Infographics are a memorable way to convey information while keeping people entertained and engaged. A well-designed infographic will showcase your creativity and the authority you command in your field. It will catch people’s attention and get shared via email, blogs, and social media platforms, driving more traffic to your website.
To get a sense of how to design a powerful infographic, let’s look at some of the strongest examples from the past year. The following are five of the best infographics of 2016:
With this infographic, Quill.com shows that you can do something interesting and creative even with a topic that most people agree on and seem to know a lot about. (Because who would object to the idea that vacations are necessary?)
Their infographic is rich with statistics on how vacation days go unused and what the consequences are. But it doesn’t drown people in numbers and facts. Each bit of information is paired with a bright, lively and simple image that helps get the point across immediately. They take a well-known topic and portray it with real substance broken down into bite-sized chunks.
Infographics are an excellent medium for how-to guides, recipes, and other instructions, as you can break a task down into steps and pair the information with a striking image.
One thing that works so well about Quid Corner’s list of recipes for classic sauces is the way they match their color scheme to the beautiful, mouth-watering photos of each sauce (e.g. the tomato gets paired with red, the bread sauce with yellow). This helps create natural divisions between each recipe featured in the infographic.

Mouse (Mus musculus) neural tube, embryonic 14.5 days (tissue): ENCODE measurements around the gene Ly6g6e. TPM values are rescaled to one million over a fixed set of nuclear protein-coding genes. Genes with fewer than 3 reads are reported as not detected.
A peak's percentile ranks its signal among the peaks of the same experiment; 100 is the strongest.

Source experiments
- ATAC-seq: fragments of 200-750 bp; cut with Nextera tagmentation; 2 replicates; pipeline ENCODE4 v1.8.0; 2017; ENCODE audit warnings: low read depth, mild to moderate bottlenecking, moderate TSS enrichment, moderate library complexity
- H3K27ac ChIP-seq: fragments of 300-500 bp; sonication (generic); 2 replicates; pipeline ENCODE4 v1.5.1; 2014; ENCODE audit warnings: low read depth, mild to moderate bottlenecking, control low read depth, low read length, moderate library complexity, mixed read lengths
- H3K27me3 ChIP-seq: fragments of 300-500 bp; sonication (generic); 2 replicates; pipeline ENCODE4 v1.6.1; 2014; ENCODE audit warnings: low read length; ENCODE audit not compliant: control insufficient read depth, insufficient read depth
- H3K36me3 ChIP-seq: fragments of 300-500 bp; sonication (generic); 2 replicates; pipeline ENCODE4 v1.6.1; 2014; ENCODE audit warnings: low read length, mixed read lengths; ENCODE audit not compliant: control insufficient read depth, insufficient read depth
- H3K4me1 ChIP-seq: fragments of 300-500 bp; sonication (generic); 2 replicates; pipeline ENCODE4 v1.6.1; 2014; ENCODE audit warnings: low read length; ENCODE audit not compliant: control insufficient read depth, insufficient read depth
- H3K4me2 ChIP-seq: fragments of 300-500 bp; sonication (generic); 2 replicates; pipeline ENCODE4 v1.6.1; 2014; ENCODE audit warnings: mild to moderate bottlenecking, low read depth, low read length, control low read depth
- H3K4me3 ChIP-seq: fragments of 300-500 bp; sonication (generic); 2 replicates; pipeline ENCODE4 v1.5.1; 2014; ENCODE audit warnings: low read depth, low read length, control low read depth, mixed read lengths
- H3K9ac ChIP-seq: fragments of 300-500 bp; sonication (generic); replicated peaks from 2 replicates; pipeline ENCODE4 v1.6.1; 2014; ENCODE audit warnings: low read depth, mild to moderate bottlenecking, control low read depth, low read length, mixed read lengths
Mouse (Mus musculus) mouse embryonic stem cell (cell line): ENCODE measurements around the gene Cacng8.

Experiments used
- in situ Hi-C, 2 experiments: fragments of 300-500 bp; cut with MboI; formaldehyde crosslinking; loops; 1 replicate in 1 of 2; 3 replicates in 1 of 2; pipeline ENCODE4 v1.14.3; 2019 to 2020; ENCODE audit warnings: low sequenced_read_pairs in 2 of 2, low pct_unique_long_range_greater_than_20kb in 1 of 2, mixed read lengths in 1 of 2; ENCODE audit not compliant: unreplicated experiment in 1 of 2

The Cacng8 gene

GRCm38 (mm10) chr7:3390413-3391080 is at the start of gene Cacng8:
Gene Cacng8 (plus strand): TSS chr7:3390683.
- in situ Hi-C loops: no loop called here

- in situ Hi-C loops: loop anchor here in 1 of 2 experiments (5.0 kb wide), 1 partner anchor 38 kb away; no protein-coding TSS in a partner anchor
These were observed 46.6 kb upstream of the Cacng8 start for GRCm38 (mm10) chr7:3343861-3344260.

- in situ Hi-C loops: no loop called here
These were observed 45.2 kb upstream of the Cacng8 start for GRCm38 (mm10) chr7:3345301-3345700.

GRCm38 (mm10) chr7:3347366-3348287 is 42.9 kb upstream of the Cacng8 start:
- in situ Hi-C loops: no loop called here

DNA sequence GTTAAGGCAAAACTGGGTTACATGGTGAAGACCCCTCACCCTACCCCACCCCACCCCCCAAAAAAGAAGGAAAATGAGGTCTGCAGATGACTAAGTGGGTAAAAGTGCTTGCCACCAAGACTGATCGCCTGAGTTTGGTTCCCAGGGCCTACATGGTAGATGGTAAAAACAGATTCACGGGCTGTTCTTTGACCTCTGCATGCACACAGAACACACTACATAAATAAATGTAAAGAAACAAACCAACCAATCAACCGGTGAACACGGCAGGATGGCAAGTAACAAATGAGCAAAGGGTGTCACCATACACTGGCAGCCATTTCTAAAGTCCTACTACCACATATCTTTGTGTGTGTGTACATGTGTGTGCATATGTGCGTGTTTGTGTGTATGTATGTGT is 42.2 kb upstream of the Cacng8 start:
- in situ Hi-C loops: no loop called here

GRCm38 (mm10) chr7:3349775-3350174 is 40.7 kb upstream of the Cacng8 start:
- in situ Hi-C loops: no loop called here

The use of photos is also a reminder that infographics don’t have to rely on cartoon-like visuals. You can use any sort of image, including gifs and other animations.
This infographic from DesignMantic is a striking example of how to create coherence using a simple concept everyone knows about – in this case, the alphabet. Each letter comes to represent a different design principle (such as ‘S’ for symmetry), with the letters themselves providing an illustration of the principle. For instance, the ‘U’ for unity is made up of puzzle pieces joined together.
Anyone could have made a list of these principles in plain text, in alphabetical order, but it wouldn’t have had this kind of resonance, with the visuals and text working together beautifully.
Created by ISACA, a nonprofit that works on developing best practices for information systems, this infographic is a striking example of how to present information at varying levels of detail.
People who are just glancing at the infographic will understand the main point immediately. If they choose to skim, they can quickly pick up some of the salient facts. And if they want to go deeper and find out more information, they can peer at the sources listed in smaller, unobtrusive font at the bottom and make note of the ISACA website.
5) Leveling Up
This infographic is an excellent example of how to present a ton of complex information in a compact way while also telling a story. In this case, the story is child development, starting from birth and going to 69 months. It’s depicted with a waterfall effect, showing accumulating skills that are kept visually distinct with a certain color scheme; each color represents a different general area of development, such as language or social skills. Carefully placed text acts as guide posts.
What kinds of information do you want to convey with your infographics? Don’t hesitate to contact usfor design ideas. We can help you realize your vision and produce beautiful, memorable content.